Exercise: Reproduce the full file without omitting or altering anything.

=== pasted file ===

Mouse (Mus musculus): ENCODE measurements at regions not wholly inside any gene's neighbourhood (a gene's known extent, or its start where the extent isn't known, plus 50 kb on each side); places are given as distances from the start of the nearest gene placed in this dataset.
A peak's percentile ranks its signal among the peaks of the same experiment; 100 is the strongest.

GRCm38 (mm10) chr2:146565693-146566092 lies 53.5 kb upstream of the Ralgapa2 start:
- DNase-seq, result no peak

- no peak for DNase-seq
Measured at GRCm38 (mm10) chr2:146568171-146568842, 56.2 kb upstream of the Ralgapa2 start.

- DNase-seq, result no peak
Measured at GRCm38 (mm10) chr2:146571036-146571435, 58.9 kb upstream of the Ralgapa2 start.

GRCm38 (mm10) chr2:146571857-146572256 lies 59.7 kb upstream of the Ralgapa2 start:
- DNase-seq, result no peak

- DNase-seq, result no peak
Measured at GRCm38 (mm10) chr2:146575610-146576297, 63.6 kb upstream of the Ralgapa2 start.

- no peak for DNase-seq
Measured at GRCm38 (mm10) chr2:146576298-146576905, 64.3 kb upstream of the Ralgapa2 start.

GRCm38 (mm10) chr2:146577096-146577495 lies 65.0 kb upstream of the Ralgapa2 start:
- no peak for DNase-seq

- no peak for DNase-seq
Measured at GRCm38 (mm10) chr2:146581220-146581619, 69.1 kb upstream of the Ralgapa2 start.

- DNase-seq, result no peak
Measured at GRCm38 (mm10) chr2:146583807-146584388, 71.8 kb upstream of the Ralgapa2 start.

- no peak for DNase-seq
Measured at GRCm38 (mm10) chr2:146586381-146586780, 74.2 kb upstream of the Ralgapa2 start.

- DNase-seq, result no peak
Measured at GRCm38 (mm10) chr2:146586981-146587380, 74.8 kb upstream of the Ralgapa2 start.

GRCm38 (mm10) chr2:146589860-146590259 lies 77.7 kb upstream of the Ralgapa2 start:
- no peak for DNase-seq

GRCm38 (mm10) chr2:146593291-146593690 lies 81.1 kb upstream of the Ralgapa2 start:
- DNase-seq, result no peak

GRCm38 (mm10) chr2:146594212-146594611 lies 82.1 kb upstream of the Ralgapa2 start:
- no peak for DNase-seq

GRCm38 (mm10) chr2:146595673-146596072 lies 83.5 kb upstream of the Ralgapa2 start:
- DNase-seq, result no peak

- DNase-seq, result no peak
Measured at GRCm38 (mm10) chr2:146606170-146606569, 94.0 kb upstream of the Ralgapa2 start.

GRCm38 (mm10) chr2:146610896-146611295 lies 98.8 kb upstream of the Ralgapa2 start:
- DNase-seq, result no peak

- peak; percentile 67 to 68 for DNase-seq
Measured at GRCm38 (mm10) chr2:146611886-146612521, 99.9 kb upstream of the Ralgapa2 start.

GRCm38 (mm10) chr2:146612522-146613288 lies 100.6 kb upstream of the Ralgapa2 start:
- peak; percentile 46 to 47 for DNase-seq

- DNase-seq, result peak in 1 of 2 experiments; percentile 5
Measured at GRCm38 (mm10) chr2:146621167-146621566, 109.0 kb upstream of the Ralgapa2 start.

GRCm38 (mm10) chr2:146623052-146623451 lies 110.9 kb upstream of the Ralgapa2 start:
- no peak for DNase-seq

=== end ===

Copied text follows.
Mouse (Mus musculus): ENCODE measurements at regions not wholly inside any gene's neighbourhood (a gene's known extent, or its start where the extent isn't known, plus 50 kb on each side); places are given as distances from the start of the nearest gene placed in this dataset.
A peak's percentile ranks its signal among the peaks of the same experiment; 100 is the strongest.

GRCm38 (mm10) chr2:146565693-146566092 lies 53.5 kb upstream of the Ralgapa2 start:
- DNase-seq, result no peak

- no peak for DNase-seq
Measured at GRCm38 (mm10) chr2:146568171-146568842, 56.2 kb upstream of the Ralgapa2 start.

- DNase-seq, result no peak
Measured at GRCm38 (mm10) chr2:146571036-146571435, 58.9 kb upstream of the Ralgapa2 start.

GRCm38 (mm10) chr2:146571857-146572256 lies 59.7 kb upstream of the Ralgapa2 start:
- DNase-seq, result no peak

- DNase-seq, result no peak
Measured at GRCm38 (mm10) chr2:146575610-146576297, 63.6 kb upstream of the Ralgapa2 start.

- no peak for DNase-seq
Measured at GRCm38 (mm10) chr2:146576298-146576905, 64.3 kb upstream of the Ralgapa2 start.

GRCm38 (mm10) chr2:146577096-146577495 lies 65.0 kb upstream of the Ralgapa2 start:
- no peak for DNase-seq

- no peak for DNase-seq
Measured at GRCm38 (mm10) chr2:146581220-146581619, 69.1 kb upstream of the Ralgapa2 start.

- DNase-seq, result no peak
Measured at GRCm38 (mm10) chr2:146583807-146584388, 71.8 kb upstream of the Ralgapa2 start.

- no peak for DNase-seq
Measured at GRCm38 (mm10) chr2:146586381-146586780, 74.2 kb upstream of the Ralgapa2 start.

- DNase-seq, result no peak
Measured at GRCm38 (mm10) chr2:146586981-146587380, 74.8 kb upstream of the Ralgapa2 start.

GRCm38 (mm10) chr2:146589860-146590259 lies 77.7 kb upstream of the Ralgapa2 start:
- no peak for DNase-seq

GRCm38 (mm10) chr2:146593291-146593690 lies 81.1 kb upstream of the Ralgapa2 start:
- DNase-seq, result no peak

GRCm38 (mm10) chr2:146594212-146594611 lies 82.1 kb upstream of the Ralgapa2 start:
- no peak for DNase-seq

GRCm38 (mm10) chr2:146595673-146596072 lies 83.5 kb upstream of the Ralgapa2 start:
- DNase-seq, result no peak

- DNase-seq, result no peak
Measured at GRCm38 (mm10) chr2:146606170-146606569, 94.0 kb upstream of the Ralgapa2 start.

GRCm38 (mm10) chr2:146610896-146611295 lies 98.8 kb upstream of the Ralgapa2 start:
- DNase-seq, result no peak

- peak; percentile 67 to 68 for DNase-seq
Measured at GRCm38 (mm10) chr2:146611886-146612521, 99.9 kb upstream of the Ralgapa2 start.

GRCm38 (mm10) chr2:146612522-146613288 lies 100.6 kb upstream of the Ralgapa2 start:
- peak; percentile 46 to 47 for DNase-seq

- DNase-seq, result peak in 1 of 2 experiments; percentile 5
Measured at GRCm38 (mm10) chr2:146621167-146621566, 109.0 kb upstream of the Ralgapa2 start.

GRCm38 (mm10) chr2:146623052-146623451 lies 110.9 kb upstream of the Ralgapa2 start:
- no peak for DNase-seq